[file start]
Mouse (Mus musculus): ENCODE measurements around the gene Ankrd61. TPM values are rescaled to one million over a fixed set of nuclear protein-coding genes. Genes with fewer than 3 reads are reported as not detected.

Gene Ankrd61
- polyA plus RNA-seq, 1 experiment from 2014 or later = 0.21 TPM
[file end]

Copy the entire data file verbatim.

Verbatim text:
Mouse (Mus musculus): ENCODE measurements around the gene Ankrd61. TPM values are rescaled to one million over a fixed set of nuclear protein-coding genes. Genes with fewer than 3 reads are reported as not detected.

Gene Ankrd61
- polyA plus RNA-seq, 1 experiment from 2014 or later = 0.21 TPM